When I am putting audiences together, I like to start by putting myself in the audience’s shoes for a day and ask myself questions like:

  • Where are they waking up?
  • What’s their routine like?
  • Who do they live with?
  • Where do they work?
  • How do they get to work?
  • How do they relax?
  • How to they have fun?
  • What content to they read?
  • What brands do they wear?
  • What products do they buy?

This helps to pull together a range of different audiences within the backend of Facebook. By way of context, one client that I worked with produced ethically-made clothing for babies and toddlers. After diving deep into audience research, I identified a bunch of different target audience sets including people that read parenting magazines and blogs, people that care about sustainability and the environment, people that are interested in breastfeeding and free parenting.

Once that’s done, I like to dig into the customer journey to purchase and really put some time into thinking about what the audience needs to know at each stage from awareness, to consideration, to conversion.

With that on lock, the next step is to jump into the Audience Insights section of Facebook Business Manager and start building some audiences. The key here, is to play around with the interests to build out “cold audiences” — that is, the folks that might not know about your brand just yet. And then to dive into custom audiences — that is, the folks that have interacted with your brand in some way (or lookalikes of them).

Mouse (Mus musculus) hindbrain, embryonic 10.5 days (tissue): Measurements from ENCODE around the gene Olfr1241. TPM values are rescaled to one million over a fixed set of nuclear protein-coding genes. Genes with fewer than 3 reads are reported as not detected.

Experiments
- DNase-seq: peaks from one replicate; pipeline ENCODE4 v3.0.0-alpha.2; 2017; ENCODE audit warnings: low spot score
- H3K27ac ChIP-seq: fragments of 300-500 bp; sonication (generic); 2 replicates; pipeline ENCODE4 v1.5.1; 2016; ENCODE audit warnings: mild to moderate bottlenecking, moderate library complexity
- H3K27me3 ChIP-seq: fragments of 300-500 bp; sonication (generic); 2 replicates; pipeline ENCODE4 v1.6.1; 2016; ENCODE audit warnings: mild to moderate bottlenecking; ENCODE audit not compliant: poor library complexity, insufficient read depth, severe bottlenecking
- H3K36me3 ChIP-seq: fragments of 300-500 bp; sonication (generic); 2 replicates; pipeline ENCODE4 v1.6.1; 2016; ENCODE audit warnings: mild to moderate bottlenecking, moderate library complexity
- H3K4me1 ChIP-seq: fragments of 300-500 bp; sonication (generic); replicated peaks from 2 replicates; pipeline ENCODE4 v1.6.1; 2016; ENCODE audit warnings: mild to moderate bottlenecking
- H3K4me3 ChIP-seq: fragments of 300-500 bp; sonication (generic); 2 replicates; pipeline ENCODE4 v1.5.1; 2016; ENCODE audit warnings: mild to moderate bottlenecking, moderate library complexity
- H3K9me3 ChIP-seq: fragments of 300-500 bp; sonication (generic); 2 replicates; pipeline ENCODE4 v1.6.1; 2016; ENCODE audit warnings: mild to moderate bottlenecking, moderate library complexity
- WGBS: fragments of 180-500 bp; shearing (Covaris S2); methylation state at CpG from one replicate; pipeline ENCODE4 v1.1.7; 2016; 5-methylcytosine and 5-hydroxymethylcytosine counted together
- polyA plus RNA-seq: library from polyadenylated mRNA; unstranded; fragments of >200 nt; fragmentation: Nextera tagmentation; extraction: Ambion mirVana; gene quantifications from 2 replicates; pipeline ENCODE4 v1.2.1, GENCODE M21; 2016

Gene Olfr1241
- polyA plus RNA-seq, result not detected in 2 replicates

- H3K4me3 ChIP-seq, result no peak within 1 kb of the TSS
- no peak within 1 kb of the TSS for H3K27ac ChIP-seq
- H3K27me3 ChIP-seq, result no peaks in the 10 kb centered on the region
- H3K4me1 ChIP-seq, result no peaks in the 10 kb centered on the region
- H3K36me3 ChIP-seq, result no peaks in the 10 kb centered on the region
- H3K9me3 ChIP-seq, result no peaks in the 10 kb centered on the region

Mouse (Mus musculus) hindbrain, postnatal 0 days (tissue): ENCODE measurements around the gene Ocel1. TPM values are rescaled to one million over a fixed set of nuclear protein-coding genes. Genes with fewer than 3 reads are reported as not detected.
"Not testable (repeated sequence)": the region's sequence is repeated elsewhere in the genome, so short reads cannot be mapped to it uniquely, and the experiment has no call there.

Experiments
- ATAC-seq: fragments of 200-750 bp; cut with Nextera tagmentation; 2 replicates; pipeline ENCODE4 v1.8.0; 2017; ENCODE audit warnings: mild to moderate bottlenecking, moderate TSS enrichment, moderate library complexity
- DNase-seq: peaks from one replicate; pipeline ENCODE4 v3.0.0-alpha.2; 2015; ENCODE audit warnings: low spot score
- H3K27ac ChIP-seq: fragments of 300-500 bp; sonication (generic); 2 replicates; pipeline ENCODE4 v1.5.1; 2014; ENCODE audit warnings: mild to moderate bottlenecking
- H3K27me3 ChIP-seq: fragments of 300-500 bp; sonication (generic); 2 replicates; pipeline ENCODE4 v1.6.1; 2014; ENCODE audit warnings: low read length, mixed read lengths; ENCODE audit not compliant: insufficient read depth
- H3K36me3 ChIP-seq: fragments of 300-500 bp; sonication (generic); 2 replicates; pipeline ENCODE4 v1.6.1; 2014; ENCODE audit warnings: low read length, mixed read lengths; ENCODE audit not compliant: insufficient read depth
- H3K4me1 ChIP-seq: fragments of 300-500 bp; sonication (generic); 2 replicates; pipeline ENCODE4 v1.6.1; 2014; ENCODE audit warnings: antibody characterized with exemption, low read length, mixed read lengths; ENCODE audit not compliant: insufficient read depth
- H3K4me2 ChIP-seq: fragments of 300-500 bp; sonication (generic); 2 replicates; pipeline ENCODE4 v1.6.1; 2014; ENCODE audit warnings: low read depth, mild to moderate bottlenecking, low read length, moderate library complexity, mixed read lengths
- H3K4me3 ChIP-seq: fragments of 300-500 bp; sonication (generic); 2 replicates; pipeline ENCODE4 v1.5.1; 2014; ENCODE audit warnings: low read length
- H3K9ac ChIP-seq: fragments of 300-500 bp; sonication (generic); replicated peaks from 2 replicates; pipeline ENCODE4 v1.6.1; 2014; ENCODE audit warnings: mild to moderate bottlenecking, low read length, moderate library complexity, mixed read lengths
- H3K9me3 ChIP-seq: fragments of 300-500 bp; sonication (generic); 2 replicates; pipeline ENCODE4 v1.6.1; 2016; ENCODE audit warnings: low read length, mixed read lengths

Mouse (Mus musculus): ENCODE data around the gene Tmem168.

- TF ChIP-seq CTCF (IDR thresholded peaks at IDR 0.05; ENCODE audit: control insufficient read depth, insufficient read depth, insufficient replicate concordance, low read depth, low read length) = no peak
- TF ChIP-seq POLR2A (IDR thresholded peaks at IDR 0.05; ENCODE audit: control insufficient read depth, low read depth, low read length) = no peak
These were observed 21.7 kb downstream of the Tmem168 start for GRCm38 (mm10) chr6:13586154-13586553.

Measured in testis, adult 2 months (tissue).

Facebook Ads audience insights


Checklist for Facebook Ads audience identification

Start by identifying who they are:

  • What’s their age?
  • What’s their gender?
  • Do they have a job?
  • What’s their income?
  • Do they have a family?
  • Where do they live?

Then work out how to best connect with them:

  • What are their goals and aspirations?
  • What challenges are they facing?
  • What motivates them?
  • What brings them joy?
  • What would make their life easier?
  • How can you help them?

Types of audiences you can build in Facebook Business Manager

Before we shift to the next step, it’s important to clarify the different kinds of audiences you can build within Facebook Business Manager.

First up, we have have saved audiences – these audiences are created manually by selecting interests, behaviours and characteristics and are typically your cold audiences. Although, you can create a saved audience of people that follow your Facebook page or even friends of people that follow your page.